As the international release date for Batman v Superman: Dawn of Justice approaches, the film’s stars are working overtime to promote the film (and maybe drown out some early reviews). When Zack Snyder, Henry Cavill, and Ben Affleck visited Beijing to promote the superhero clash, they weren’t the biggest stars on the press tour. That honor belonged to Chinese superstar Li Yifeng, one of the country’s favorite actors, singers, and models.
Yifeng was appointed as an ambassador to the film on March 16. Ever since, he’s been talking up the new movie on his Weibo account to leverage his nearly-30-million followers and put asses in the movie theater seats. Yifeng is one of Hollywood’s newest tactic for summoning business in the world’s second largest movie market.
Looking to connect with Chinese audiences that have proven eager for home-grown stars, the studios hire local celebrities with big social media followings to promote products in the normal course of their day. Outside Hollywood, this method has been applied countless times as foreign companies are entering the Chinese marketplace. Chinese star Fan Bingbing, who has more than 40 million social-media followers, has been one of the world’s most prominent fan ambassadors for years. Fan Bingbing appeared in a brief snippet of Iron Man 3, and as the portal-throwing lady from Days of Future Past:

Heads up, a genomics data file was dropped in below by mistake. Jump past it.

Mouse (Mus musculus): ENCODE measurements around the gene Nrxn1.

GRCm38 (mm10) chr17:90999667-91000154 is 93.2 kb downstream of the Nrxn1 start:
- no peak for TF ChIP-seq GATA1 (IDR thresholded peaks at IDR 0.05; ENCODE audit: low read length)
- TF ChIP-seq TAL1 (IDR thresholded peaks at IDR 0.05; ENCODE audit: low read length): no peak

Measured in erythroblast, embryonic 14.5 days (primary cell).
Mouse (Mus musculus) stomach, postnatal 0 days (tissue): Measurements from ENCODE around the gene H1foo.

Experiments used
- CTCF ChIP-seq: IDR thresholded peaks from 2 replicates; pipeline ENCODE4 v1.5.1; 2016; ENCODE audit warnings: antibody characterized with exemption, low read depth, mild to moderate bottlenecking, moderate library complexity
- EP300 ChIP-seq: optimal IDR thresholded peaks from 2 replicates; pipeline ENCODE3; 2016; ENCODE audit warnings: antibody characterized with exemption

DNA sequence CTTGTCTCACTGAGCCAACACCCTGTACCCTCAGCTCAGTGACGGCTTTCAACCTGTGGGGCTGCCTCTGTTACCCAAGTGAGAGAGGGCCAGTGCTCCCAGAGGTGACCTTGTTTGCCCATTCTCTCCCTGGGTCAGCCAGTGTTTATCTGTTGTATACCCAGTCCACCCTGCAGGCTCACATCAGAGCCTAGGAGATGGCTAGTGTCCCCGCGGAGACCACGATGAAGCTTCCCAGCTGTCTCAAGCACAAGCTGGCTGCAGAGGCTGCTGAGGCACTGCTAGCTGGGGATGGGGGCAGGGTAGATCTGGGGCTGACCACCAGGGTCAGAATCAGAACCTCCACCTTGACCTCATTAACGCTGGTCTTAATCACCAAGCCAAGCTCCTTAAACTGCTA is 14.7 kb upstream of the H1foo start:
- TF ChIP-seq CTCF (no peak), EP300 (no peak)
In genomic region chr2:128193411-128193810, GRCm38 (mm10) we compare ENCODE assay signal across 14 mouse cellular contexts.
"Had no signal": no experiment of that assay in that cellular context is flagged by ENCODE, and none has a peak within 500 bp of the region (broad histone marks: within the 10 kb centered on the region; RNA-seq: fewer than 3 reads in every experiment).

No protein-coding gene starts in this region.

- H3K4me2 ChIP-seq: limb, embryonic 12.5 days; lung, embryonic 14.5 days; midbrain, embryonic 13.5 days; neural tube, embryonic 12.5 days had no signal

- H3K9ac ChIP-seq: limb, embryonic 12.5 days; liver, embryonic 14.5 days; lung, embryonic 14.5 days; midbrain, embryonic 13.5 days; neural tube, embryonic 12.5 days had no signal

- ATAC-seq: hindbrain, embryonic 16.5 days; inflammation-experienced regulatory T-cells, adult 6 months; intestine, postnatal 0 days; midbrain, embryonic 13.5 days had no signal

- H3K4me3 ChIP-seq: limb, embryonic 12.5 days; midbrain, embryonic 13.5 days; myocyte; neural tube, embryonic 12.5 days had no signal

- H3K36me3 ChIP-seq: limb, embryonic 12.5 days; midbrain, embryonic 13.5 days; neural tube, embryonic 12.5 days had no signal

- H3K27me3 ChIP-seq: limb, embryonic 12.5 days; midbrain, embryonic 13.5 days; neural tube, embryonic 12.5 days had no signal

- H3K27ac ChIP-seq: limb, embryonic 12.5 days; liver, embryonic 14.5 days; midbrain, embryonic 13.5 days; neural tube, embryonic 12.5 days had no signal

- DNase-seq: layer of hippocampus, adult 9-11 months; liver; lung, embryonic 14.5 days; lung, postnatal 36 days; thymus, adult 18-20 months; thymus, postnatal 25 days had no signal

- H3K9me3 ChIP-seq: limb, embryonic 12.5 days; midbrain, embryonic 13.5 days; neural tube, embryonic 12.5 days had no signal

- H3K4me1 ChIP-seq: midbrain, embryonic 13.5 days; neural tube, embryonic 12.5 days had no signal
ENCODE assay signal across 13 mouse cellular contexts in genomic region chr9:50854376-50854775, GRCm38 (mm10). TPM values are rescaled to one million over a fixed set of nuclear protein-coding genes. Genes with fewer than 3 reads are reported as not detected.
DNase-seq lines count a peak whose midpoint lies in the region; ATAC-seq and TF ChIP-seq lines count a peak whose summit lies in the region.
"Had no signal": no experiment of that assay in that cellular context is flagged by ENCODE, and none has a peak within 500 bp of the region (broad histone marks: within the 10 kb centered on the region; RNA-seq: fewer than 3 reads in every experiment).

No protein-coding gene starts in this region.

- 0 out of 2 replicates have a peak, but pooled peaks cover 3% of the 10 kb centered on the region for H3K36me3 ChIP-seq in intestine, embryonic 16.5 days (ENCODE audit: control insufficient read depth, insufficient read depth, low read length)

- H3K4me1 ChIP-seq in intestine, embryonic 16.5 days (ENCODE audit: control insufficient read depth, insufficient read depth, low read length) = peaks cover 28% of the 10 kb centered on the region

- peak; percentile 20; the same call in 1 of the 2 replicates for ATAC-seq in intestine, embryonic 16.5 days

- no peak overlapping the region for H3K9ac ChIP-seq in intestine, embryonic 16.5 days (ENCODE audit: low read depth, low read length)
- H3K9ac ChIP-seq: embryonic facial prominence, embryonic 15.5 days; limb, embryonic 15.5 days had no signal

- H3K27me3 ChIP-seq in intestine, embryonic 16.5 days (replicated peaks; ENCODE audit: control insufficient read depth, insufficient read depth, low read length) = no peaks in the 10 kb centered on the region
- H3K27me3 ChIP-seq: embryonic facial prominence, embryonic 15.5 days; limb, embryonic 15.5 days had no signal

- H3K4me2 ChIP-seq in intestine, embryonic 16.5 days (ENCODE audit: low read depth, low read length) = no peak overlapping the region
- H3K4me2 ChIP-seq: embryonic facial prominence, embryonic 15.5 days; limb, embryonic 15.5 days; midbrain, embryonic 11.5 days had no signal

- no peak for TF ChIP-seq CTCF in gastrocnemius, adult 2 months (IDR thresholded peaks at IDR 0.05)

Though brand ambassadors are nothing new in China, they’re relatively novel in the Hollywood marketing machine. Only recently has Hollywood realized the power of Chinese social media in launching a film’s success. When Furious 7 briefly nabbed the honor of top grossing film in Chinese history, it was repeatedly noted that the film’s success was accompanied by serious social media buzz.
When it comes to breaking into China, Hollywood needs all the help it can get. China’s well known yearly 34-film limit on foreign films adds an extra layer of difficulty when it comes to promoting new movies, as Chinese audience awareness tends to be lower (obviously) when it comes to foreign IPs.
Take, for example, last year’s Star Wars: The Force Awakens which — if you can believe it — entered its opening weekend in China fighting an uphill battle. The original run of the Star Wars series wasn’t actually screened in Chinese theaters until last year. And even then, it was no hit. The result was a powerhouse franchise without any steam.
So Lu Han was asked to raise awareness for The Force Awakens. Han — who boasts nearly 11 million social-media followers — is often called China’s answer to Justin Bieber. The former boy-band star worked double time on the Star Wars promotion trail, even releasing a music video called, “The Inner Force.”
Unfortunately, some Chinese Star Wars fans were less than thrilled with Lu Han and the whole plan backfired as The Force Awakens opened to mediocre returns in China. Hey, it’s a learning process. Hopefully, Han is doing better as the ambassador for Kung Fu Panda 3.
Don’t expect the fan ambassador trend to disappear any time soon. China’s film quota is up for debate once more in 2017, which may mean an opportunity for Hollywood to gain a larger foothold in the market; however, the last time the quota was raised, in 2012, it jumped from 20 to 34 imported films.
In other words, even though U.S. films may have a wider door to walk through in the coming years, it still won’t be the flood of culture they’d need to ditch those celebrities when it comes to marketing their films.